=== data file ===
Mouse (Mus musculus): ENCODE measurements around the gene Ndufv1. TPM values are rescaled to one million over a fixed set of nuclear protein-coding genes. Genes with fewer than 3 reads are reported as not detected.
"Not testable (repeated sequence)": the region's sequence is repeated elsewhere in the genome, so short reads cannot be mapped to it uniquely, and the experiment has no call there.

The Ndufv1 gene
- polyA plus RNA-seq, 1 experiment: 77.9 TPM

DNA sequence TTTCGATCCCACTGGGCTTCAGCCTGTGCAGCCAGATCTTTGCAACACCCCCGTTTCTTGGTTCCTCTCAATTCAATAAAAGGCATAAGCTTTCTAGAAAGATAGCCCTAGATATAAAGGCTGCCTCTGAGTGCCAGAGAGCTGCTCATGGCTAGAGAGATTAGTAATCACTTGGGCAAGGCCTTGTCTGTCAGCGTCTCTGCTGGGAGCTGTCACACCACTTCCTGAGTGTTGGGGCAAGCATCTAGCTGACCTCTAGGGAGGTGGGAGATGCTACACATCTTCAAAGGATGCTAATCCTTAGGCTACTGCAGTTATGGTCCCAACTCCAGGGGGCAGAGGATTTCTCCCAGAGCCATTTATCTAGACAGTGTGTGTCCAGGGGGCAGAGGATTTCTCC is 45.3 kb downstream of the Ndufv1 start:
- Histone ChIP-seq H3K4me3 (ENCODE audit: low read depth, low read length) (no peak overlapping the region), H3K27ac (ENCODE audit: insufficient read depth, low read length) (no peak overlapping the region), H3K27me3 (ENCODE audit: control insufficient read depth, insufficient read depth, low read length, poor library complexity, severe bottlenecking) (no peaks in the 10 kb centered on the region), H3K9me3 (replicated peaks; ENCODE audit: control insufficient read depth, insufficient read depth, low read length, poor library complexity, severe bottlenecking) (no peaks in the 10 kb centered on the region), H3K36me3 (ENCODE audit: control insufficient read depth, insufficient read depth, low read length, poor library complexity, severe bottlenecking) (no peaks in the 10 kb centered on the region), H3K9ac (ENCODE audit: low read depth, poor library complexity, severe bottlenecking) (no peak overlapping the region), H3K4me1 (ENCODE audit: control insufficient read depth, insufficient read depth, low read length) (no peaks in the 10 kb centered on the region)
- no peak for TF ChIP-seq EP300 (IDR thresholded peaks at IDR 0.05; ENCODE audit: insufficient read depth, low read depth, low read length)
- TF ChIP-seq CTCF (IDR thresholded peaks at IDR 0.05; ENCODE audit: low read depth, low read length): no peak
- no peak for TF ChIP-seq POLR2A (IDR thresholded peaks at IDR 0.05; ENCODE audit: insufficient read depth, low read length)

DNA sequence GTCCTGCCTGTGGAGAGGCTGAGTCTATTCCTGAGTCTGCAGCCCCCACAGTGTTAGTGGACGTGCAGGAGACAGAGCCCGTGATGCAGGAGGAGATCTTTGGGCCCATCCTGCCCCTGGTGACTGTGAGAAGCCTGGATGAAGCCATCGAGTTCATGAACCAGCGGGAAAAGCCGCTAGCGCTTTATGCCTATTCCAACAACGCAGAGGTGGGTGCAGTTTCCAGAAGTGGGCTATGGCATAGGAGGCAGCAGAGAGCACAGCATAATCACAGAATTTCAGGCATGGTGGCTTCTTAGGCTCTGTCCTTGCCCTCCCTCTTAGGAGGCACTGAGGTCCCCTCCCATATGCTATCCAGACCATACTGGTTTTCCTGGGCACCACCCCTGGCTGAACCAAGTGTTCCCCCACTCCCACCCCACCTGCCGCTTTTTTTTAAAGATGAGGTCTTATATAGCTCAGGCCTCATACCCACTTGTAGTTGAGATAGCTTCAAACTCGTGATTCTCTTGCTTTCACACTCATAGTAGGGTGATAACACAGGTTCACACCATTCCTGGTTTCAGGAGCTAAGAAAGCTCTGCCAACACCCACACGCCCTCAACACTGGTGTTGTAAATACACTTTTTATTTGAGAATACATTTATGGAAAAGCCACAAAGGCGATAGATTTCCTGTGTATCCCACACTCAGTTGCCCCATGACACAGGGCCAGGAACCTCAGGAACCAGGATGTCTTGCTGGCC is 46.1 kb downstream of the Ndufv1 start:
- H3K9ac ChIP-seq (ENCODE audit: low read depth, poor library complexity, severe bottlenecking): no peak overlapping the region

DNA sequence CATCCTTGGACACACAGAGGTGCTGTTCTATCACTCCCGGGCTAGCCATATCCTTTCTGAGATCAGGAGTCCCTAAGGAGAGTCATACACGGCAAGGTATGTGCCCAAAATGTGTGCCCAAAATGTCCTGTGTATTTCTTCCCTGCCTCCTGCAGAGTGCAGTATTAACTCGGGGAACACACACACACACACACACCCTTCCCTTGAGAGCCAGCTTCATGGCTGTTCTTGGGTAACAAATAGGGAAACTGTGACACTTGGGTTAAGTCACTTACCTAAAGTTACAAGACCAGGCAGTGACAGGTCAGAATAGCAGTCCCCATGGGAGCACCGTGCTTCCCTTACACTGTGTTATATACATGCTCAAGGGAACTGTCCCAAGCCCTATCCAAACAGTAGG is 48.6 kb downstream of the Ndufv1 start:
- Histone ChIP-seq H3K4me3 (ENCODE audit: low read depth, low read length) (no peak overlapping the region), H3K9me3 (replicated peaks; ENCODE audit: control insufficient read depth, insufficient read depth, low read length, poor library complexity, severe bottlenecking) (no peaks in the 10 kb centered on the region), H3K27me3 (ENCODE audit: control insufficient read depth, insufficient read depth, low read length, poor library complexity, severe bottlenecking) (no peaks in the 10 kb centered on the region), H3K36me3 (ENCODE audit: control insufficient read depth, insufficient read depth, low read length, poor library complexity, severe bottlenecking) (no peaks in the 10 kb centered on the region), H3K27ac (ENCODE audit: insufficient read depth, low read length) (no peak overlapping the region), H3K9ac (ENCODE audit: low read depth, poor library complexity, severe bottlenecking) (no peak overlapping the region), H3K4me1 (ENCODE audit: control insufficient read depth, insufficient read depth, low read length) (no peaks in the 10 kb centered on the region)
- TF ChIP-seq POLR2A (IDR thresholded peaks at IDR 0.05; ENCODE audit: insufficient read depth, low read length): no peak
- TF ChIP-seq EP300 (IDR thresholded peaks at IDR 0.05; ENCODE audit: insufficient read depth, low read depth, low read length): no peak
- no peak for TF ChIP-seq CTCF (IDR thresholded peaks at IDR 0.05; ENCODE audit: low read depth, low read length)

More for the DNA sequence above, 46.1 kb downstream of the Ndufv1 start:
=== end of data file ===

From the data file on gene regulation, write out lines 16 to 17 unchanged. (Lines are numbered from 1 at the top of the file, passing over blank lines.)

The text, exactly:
- no peak for TF ChIP-seq CTCF (IDR thresholded peaks at IDR 0.05; ENCODE audit: low read depth, low read length)

More for the DNA sequence above, 46.1 kb downstream of the Ndufv1 start: